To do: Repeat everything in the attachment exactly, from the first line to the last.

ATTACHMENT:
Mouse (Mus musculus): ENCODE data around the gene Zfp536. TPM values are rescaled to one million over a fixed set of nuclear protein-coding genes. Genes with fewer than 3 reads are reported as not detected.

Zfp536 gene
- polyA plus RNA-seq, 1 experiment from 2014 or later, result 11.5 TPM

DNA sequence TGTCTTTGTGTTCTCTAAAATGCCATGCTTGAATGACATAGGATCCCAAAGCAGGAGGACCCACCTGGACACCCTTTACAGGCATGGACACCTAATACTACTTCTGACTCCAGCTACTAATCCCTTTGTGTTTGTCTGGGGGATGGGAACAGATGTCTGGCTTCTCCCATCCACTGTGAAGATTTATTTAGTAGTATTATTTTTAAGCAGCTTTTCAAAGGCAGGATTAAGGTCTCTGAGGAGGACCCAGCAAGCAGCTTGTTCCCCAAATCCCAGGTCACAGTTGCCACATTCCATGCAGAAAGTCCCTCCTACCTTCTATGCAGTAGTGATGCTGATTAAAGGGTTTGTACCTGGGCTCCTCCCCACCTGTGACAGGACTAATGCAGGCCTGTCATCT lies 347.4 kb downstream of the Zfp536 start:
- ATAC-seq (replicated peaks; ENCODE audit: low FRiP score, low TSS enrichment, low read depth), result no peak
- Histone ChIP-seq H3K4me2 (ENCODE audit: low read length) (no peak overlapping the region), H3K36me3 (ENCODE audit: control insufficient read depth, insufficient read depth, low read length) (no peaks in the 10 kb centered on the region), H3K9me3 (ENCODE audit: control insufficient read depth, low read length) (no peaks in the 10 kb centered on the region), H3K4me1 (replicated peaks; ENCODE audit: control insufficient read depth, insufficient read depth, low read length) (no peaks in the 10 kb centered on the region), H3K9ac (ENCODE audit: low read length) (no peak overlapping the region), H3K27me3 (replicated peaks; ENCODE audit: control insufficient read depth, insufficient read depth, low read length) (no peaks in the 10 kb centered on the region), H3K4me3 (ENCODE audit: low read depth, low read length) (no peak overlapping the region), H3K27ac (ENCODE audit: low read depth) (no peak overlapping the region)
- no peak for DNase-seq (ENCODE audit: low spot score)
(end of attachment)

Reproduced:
Mouse (Mus musculus): ENCODE data around the gene Zfp536. TPM values are rescaled to one million over a fixed set of nuclear protein-coding genes. Genes with fewer than 3 reads are reported as not detected.

Zfp536 gene
- polyA plus RNA-seq, 1 experiment from 2014 or later, result 11.5 TPM

DNA sequence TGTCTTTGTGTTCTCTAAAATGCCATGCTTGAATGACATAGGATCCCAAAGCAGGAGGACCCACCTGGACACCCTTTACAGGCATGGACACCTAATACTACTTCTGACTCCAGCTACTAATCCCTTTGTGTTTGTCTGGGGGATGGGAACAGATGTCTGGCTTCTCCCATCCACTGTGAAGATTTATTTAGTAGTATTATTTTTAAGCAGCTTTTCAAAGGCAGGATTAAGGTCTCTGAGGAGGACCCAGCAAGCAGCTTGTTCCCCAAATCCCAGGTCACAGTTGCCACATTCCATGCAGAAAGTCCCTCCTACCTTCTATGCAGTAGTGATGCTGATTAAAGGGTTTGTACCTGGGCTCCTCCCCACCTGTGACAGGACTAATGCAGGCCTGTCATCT lies 347.4 kb downstream of the Zfp536 start:
- ATAC-seq (replicated peaks; ENCODE audit: low FRiP score, low TSS enrichment, low read depth), result no peak
- Histone ChIP-seq H3K4me2 (ENCODE audit: low read length) (no peak overlapping the region), H3K36me3 (ENCODE audit: control insufficient read depth, insufficient read depth, low read length) (no peaks in the 10 kb centered on the region), H3K9me3 (ENCODE audit: control insufficient read depth, low read length) (no peaks in the 10 kb centered on the region), H3K4me1 (replicated peaks; ENCODE audit: control insufficient read depth, insufficient read depth, low read length) (no peaks in the 10 kb centered on the region), H3K9ac (ENCODE audit: low read length) (no peak overlapping the region), H3K27me3 (replicated peaks; ENCODE audit: control insufficient read depth, insufficient read depth, low read length) (no peaks in the 10 kb centered on the region), H3K4me3 (ENCODE audit: low read depth, low read length) (no peak overlapping the region), H3K27ac (ENCODE audit: low read depth) (no peak overlapping the region)
- no peak for DNase-seq (ENCODE audit: low spot score)